As spring turns to summer, new life abounds. June brings with it an abundance of newly fledged birds, so keep your eyes peeled when you venture into your garden or nearby wildlife hotspots, as you may spot the next generation taking their tentative first hops, skips and flaps towards independence.

At this time of year, it’s common to see young birds clumsily hopping around on the ground, perhaps taking shelter within hedgerows or shrubs, as they get to grips with the big wide world. Sometimes, people mistakenly think that they have been abandoned or need human help. But in most cases, there is no need to step-in.

The young of most familiar garden birds such as blackbirds, robins and house sparrows, fledge once they are fully feathered, but before they can fully fly. These fledglings spend some time on the ground whilst they finish growing their flight feathers, practise using their wings and are fed by their parents who are rarely far away.

It might be tempting to intervene but removing a healthy fledgling from the wild reduces its chances of long-term survival. Parent birds are much more skilled at looking after their offspring than we humans will ever be.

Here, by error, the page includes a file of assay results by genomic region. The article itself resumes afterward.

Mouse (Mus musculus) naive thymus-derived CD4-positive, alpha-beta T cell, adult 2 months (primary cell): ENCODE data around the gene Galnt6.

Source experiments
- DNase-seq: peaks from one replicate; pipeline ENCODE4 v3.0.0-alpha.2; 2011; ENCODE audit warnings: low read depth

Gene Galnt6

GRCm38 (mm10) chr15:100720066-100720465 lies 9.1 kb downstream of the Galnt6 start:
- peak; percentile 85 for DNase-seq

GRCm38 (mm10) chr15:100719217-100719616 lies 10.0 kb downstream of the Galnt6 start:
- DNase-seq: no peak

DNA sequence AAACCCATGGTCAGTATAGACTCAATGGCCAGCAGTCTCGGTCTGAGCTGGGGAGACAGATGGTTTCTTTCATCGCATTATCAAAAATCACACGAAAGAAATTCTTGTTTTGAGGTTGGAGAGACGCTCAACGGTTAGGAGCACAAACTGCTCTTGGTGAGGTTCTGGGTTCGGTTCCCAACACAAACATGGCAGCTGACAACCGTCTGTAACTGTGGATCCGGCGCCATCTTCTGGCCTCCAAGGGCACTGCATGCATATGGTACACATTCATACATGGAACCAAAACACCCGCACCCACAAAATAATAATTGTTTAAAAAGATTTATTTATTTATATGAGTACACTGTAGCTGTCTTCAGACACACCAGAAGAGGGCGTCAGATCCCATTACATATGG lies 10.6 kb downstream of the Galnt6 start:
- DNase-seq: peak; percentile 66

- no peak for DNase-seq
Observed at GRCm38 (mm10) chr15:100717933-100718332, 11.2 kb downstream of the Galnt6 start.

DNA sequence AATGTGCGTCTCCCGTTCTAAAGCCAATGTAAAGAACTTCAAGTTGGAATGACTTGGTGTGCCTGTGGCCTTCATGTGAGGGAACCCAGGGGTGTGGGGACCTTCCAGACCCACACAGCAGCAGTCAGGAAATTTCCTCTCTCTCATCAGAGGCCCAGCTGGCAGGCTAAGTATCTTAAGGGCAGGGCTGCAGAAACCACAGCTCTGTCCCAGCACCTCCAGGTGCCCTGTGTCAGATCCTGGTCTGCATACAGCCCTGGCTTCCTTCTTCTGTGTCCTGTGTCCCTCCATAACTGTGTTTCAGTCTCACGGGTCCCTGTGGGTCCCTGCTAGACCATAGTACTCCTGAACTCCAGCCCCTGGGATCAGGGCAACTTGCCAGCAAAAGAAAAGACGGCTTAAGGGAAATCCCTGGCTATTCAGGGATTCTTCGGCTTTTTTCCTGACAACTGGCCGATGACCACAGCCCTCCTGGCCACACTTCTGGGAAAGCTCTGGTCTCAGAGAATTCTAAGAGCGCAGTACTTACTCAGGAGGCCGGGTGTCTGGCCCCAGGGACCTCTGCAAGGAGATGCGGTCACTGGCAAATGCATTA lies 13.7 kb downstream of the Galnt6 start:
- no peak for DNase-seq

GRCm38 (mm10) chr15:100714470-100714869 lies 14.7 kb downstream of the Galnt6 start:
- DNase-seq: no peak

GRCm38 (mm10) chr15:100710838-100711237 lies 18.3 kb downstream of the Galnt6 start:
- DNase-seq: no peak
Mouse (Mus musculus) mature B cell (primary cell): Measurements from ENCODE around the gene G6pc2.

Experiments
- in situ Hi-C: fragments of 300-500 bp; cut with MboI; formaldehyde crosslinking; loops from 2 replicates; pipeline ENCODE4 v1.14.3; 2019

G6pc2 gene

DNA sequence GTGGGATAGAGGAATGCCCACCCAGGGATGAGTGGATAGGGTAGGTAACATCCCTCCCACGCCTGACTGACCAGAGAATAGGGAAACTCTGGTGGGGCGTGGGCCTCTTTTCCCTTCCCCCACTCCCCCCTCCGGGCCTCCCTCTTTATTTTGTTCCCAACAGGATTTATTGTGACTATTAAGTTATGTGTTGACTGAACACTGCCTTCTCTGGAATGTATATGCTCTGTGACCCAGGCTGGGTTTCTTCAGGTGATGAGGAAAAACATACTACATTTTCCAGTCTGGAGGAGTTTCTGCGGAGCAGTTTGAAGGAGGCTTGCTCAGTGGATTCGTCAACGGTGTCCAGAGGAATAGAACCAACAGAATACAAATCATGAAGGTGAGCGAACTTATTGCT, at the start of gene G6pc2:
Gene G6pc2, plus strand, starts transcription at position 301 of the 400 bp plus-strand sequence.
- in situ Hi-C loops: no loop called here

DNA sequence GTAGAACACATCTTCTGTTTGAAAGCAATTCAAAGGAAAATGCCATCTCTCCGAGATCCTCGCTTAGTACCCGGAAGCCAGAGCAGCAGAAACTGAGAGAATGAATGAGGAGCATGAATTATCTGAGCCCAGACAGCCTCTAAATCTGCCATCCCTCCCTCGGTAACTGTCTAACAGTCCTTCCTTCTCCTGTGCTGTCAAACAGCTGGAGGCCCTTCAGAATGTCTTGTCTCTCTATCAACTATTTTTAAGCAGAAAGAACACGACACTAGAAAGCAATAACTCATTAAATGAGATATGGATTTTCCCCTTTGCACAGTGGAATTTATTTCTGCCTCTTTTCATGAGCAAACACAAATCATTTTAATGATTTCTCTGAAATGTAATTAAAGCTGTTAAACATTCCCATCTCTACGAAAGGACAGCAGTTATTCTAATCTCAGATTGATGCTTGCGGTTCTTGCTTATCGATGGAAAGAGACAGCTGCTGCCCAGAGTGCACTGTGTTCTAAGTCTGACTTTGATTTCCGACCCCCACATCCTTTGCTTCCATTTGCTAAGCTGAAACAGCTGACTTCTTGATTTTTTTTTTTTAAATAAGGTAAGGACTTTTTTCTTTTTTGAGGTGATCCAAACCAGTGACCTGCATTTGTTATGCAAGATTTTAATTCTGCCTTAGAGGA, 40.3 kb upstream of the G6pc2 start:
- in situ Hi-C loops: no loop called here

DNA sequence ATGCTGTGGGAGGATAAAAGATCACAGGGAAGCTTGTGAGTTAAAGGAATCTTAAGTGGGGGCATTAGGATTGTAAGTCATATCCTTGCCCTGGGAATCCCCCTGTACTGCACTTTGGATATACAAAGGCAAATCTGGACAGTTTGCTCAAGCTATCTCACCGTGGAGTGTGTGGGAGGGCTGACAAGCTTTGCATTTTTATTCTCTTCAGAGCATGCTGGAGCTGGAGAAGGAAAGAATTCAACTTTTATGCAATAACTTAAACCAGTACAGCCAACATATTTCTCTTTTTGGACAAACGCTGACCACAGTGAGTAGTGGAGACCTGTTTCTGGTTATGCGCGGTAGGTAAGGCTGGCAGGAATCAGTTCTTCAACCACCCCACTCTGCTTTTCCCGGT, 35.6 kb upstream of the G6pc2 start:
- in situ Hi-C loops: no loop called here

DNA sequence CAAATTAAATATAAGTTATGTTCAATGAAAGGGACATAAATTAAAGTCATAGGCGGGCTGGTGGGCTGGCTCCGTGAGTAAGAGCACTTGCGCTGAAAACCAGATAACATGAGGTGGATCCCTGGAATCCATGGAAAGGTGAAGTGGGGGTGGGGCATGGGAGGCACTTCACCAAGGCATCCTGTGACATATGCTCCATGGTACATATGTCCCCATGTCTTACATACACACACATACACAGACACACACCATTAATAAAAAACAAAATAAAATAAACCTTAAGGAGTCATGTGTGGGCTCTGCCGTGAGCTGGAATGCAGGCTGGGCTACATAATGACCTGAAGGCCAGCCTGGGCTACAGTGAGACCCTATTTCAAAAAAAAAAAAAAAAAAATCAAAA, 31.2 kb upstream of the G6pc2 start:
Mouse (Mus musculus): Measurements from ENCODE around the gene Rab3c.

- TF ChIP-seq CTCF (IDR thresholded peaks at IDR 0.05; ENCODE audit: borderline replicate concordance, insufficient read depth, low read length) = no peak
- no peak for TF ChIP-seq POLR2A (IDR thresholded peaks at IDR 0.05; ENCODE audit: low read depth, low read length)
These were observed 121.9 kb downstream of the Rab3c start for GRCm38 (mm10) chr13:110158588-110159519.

There are some exceptions when a helping hand might be needed.

  • Nestlings: if a baby bird is unfeathered or covered in fluffy down, it’s a nestling and has left the nest too early. Occasionally it’s possible to put them back in their nest, but only do so if you are sure which nest the chick came from and it’s safe to do so. If a healthy chick can’t be returned to its nest, it will be dependent on humans for survival and should be passed on to an expert rehabilitator as soon as possible.

  • Immediate Danger: If the baby bird is in the middle of a busy path or road, gently place the bird somewhere safe close by such as under a hedge. It’s important not to move it too far – otherwise the parents may not be able to find it to care for it.

  • Injury: If a young bird has an injury contact a local vet or a wildlife rehabilitator. As a wildlife conservation charity, RSPB NI doesn’t have the facilities or expertise to treat injured birds. There is a great online resource at helpwildlife.co.uk which lists local rescue organisations who can help.


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